Cut the Cable Already

I never went in for the digital cable modem thing because I didn't believe it would last. My colleagues all told me how silly I was, and how the cable companies were ideally positioned to upgrade customer premises equipment, upgrade their cable ends and distribution plants, and offer superior service at an affordable price. Hah!

It's not that I love the phone companies so much, but I thought DSL was an inherently more reasonable and potentially profitable service than cable modem bandwidth.

First off, there's distribution. DSL is a one-to-one connection; cable is a shared party line. DSL involves a span of wire terminated in a DSLAM (DSL aggregator/multiplexor) port that is in turn aggregated and fed out (typically) over an ATM network routed into the Internet. Cable service involves lots of intermediate steps, and turns a set of thousands of cable customers into a large Ethernet network.

Second, the cable folks weren't really prepared for real Internet needs and usage. It was hard (in the early days at least) to get static IPs and business service. A one-size-fits-all approach led to @Home restricting upstream bandwidth to 128 kbps to prevent customers from operating servers. A stupid idea. Effective network management could have easily blocked Web and other ports based on monitoring patterns automatically instead of using the schoolroom approach of revoking privileges because of a few bad kids.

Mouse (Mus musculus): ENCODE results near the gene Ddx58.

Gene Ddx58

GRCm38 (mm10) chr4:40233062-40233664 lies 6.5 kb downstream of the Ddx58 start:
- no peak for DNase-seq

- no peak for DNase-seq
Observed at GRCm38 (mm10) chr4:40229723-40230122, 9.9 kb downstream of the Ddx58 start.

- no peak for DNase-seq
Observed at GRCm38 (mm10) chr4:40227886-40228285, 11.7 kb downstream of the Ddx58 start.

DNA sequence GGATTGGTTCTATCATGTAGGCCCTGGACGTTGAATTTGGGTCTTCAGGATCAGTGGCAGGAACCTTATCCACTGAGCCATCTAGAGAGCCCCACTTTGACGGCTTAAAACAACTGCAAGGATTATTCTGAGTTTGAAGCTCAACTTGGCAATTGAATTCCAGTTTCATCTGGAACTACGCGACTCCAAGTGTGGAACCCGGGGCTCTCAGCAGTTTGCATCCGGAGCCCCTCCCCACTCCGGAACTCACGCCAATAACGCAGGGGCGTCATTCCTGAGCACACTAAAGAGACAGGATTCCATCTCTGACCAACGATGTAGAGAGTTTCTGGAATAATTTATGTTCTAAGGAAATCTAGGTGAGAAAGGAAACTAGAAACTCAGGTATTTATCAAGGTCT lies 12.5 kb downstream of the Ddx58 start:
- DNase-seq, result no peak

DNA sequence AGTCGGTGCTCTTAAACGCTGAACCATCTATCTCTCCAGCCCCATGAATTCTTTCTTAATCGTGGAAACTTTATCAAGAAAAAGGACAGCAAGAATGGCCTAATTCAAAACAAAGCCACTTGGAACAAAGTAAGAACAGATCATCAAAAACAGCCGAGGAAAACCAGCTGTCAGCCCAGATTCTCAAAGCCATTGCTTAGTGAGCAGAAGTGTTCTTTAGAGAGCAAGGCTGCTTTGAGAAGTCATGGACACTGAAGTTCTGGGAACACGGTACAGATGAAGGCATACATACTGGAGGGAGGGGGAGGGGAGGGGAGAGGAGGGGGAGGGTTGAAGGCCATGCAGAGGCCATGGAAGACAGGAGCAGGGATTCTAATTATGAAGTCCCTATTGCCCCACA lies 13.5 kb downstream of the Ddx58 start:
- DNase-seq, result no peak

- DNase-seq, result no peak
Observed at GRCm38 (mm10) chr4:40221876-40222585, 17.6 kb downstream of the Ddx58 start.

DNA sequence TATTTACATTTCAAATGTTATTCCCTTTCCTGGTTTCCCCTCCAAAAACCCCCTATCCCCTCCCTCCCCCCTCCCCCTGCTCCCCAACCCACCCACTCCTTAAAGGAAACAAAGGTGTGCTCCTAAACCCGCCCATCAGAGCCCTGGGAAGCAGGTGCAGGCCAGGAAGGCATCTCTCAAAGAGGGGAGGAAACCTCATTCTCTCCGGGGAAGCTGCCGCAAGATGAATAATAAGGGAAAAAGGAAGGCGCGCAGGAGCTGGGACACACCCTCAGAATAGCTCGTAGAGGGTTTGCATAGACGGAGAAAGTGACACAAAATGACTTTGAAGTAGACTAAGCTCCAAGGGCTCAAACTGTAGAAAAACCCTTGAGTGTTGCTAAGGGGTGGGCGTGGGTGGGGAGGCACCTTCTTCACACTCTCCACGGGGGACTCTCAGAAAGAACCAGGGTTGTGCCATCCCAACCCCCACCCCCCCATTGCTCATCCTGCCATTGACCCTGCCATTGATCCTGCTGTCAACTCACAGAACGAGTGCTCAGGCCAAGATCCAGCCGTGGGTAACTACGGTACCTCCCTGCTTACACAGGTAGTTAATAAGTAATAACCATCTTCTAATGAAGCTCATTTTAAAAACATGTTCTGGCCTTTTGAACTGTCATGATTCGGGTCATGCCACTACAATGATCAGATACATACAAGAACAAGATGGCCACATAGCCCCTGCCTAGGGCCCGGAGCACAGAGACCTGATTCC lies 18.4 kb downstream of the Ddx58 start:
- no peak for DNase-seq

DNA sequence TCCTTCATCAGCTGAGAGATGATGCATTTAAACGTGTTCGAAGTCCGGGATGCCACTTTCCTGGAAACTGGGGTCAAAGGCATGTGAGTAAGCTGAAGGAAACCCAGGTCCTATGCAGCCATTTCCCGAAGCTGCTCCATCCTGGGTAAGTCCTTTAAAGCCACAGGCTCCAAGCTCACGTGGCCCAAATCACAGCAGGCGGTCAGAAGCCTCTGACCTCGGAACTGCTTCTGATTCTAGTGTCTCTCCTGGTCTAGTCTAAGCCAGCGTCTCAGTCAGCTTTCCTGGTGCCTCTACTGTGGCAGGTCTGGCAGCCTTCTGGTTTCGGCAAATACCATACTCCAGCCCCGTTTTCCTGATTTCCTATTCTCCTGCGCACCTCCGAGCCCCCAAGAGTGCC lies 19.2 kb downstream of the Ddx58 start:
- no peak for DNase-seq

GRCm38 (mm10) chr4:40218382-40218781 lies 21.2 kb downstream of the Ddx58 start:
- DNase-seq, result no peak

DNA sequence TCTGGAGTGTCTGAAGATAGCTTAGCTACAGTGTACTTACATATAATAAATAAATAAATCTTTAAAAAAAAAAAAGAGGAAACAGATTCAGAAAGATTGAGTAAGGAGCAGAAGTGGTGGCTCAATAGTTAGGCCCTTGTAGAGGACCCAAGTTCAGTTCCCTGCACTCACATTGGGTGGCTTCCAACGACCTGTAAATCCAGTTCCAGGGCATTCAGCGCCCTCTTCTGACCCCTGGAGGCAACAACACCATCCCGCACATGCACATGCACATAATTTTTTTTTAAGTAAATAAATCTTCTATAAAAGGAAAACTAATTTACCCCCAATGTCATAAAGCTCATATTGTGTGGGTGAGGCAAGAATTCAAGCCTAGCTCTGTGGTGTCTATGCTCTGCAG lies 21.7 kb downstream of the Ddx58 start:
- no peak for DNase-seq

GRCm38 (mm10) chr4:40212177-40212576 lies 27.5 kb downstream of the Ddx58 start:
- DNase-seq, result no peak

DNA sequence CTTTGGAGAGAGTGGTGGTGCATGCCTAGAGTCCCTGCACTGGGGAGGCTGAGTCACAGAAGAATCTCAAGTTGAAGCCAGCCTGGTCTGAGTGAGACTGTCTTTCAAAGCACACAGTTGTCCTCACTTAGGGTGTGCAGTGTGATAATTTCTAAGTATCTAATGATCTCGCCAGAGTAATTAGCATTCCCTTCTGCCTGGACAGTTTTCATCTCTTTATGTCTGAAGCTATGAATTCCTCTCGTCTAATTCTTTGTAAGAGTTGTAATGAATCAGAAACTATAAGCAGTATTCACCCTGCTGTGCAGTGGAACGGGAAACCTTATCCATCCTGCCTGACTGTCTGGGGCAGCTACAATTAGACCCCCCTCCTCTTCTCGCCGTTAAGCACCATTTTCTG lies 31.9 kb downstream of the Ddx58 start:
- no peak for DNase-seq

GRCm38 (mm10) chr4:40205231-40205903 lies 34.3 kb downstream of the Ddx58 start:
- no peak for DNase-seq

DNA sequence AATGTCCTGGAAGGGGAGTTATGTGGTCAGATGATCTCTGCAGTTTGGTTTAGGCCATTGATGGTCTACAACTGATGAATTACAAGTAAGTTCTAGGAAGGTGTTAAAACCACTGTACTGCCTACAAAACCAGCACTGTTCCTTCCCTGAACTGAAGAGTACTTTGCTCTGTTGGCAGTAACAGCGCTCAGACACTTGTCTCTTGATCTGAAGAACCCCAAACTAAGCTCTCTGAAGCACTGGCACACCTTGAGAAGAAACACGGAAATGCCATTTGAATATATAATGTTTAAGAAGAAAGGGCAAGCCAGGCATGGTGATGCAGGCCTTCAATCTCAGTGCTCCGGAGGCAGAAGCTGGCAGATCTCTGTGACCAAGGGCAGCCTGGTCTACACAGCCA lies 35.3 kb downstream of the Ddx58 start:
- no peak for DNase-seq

Third, the telco and DSL provider pricing model wasn't guaranteed to put them into bankruptcy. Sure, it was possible to get free installation, free DSL modems, and some free initial service, but $25 to $100 per month isn't an unreasonable price for a service which, ultimately, is simpler to provide than voice calls.

Finally, telcos have been providing data services for decades, and I saw US West and then Qwest gets its digital act together over the last couple of years. (My dad continues to report remarkable service from Qwest: they just sent him a CD-ROM to upgrade his Cisco 675 modem to the latest software.)

Okay, one more point. I always felt that cable modem service was an effort by cable companies to make money off existing customers because they could. I thought that DSL service was an attempt to telephone companies to remake their networks in a way that would transform voice and data communications by reducing costs and increasing homogeneity.